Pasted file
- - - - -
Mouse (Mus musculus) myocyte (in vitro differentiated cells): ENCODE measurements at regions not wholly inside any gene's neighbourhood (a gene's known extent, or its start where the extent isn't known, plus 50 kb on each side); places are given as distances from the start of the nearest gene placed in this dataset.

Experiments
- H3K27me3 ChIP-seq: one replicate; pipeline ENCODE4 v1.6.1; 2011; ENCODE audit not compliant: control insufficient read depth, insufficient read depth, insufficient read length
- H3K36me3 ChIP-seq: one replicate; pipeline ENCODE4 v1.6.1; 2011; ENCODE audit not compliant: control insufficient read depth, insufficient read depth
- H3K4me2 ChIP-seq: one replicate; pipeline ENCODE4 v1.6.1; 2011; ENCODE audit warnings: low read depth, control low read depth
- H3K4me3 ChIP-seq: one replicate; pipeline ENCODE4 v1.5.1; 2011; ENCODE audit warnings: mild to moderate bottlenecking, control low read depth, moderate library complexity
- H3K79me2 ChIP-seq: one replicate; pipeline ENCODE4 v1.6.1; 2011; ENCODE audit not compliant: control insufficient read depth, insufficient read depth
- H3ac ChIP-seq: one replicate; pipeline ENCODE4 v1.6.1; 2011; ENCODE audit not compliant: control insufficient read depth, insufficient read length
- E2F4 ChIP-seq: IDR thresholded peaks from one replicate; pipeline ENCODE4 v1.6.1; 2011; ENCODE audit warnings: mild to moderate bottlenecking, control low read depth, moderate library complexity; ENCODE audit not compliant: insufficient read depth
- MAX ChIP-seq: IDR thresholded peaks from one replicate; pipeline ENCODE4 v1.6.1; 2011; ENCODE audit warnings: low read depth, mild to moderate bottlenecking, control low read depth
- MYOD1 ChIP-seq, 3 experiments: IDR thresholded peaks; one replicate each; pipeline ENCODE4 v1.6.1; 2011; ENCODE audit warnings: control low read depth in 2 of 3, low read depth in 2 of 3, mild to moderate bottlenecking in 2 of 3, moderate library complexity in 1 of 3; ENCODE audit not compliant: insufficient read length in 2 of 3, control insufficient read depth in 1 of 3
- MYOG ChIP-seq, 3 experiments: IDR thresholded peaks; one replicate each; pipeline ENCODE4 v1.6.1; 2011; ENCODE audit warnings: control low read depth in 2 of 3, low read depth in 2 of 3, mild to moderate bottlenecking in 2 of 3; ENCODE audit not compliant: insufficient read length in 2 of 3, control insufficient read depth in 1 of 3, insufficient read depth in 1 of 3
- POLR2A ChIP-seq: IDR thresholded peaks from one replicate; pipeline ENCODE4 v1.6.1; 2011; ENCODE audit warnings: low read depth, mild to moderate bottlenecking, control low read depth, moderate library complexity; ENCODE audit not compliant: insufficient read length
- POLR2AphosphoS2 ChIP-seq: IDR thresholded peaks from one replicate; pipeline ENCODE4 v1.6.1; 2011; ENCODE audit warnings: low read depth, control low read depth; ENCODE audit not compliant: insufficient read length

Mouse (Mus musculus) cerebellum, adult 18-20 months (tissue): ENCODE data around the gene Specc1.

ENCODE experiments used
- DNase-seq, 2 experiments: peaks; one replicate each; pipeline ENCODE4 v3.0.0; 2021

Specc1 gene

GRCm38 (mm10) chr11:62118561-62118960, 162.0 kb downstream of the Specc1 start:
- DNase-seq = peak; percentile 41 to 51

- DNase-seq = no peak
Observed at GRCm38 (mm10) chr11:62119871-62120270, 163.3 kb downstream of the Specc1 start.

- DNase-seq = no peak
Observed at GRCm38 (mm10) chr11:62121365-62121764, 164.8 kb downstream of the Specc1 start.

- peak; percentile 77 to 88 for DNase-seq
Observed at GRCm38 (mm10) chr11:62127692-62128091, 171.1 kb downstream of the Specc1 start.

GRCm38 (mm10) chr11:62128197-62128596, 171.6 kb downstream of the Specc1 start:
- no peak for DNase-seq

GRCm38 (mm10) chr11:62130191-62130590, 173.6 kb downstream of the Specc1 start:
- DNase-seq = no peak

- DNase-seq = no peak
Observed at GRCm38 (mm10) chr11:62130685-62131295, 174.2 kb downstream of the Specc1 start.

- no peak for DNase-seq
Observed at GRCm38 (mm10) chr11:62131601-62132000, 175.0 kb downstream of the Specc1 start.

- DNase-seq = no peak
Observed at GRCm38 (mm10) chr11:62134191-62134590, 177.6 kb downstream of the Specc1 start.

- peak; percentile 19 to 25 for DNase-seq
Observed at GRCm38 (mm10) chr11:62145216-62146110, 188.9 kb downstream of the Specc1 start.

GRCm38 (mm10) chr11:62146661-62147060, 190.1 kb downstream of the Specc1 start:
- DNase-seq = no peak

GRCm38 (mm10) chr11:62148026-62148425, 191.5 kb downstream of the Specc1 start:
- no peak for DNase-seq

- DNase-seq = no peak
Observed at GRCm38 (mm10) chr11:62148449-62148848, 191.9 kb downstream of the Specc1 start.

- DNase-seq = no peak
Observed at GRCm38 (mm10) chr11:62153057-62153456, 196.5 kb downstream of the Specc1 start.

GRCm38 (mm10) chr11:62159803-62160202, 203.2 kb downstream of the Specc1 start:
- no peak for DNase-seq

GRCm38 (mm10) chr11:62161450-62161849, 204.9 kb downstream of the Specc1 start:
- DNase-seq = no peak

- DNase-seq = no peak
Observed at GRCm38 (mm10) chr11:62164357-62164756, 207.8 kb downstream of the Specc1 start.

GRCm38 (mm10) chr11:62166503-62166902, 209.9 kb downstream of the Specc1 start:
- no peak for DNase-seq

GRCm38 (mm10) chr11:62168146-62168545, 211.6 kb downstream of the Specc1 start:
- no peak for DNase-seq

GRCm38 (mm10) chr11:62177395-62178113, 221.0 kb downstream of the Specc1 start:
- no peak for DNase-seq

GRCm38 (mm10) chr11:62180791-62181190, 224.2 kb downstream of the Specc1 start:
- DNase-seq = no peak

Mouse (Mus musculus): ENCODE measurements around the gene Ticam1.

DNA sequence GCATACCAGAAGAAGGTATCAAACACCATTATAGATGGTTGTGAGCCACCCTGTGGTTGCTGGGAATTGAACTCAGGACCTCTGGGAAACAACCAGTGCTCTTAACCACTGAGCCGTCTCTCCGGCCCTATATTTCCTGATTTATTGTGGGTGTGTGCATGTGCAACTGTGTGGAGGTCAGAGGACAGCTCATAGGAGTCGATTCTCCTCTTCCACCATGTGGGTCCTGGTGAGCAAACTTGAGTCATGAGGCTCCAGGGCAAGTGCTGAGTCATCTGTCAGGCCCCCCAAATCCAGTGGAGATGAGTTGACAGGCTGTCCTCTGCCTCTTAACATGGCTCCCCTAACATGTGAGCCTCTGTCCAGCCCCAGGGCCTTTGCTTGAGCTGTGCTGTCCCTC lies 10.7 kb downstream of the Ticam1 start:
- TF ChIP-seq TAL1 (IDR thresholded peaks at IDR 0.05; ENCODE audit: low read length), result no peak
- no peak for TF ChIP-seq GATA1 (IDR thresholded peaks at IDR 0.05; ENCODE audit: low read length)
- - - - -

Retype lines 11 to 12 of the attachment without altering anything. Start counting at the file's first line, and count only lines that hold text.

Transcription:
- MYOD1 ChIP-seq, 3 experiments: IDR thresholded peaks; one replicate each; pipeline ENCODE4 v1.6.1; 2011; ENCODE audit warnings: control low read depth in 2 of 3, low read depth in 2 of 3, mild to moderate bottlenecking in 2 of 3, moderate library complexity in 1 of 3; ENCODE audit not compliant: insufficient read length in 2 of 3, control insufficient read depth in 1 of 3
- MYOG ChIP-seq, 3 experiments: IDR thresholded peaks; one replicate each; pipeline ENCODE4 v1.6.1; 2011; ENCODE audit warnings: control low read depth in 2 of 3, low read depth in 2 of 3, mild to moderate bottlenecking in 2 of 3; ENCODE audit not compliant: insufficient read length in 2 of 3, control insufficient read depth in 1 of 3, insufficient read depth in 1 of 3